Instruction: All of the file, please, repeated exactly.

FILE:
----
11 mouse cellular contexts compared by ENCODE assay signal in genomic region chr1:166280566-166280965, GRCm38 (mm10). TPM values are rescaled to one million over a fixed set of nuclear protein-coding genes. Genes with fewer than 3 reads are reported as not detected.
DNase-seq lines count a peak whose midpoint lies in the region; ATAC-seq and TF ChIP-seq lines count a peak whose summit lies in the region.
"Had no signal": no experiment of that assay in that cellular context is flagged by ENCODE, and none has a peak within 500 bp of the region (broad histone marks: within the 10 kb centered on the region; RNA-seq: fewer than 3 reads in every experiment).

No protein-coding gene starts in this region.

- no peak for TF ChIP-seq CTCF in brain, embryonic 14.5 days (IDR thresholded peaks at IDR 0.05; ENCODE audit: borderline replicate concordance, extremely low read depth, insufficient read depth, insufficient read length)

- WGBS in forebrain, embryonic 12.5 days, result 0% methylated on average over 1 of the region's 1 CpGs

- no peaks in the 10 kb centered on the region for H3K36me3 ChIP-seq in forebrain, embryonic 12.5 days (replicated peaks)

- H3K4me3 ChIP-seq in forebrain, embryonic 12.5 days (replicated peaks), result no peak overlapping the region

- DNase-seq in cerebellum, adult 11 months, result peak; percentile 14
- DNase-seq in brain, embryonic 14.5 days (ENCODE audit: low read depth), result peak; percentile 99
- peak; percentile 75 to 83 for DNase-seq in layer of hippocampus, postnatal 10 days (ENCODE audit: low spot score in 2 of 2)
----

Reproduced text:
11 mouse cellular contexts compared by ENCODE assay signal in genomic region chr1:166280566-166280965, GRCm38 (mm10). TPM values are rescaled to one million over a fixed set of nuclear protein-coding genes. Genes with fewer than 3 reads are reported as not detected.
DNase-seq lines count a peak whose midpoint lies in the region; ATAC-seq and TF ChIP-seq lines count a peak whose summit lies in the region.
"Had no signal": no experiment of that assay in that cellular context is flagged by ENCODE, and none has a peak within 500 bp of the region (broad histone marks: within the 10 kb centered on the region; RNA-seq: fewer than 3 reads in every experiment).

No protein-coding gene starts in this region.

- no peak for TF ChIP-seq CTCF in brain, embryonic 14.5 days (IDR thresholded peaks at IDR 0.05; ENCODE audit: borderline replicate concordance, extremely low read depth, insufficient read depth, insufficient read length)

- WGBS in forebrain, embryonic 12.5 days, result 0% methylated on average over 1 of the region's 1 CpGs

- no peaks in the 10 kb centered on the region for H3K36me3 ChIP-seq in forebrain, embryonic 12.5 days (replicated peaks)

- H3K4me3 ChIP-seq in forebrain, embryonic 12.5 days (replicated peaks), result no peak overlapping the region

- DNase-seq in cerebellum, adult 11 months, result peak; percentile 14
- DNase-seq in brain, embryonic 14.5 days (ENCODE audit: low read depth), result peak; percentile 99
- peak; percentile 75 to 83 for DNase-seq in layer of hippocampus, postnatal 10 days (ENCODE audit: low spot score in 2 of 2)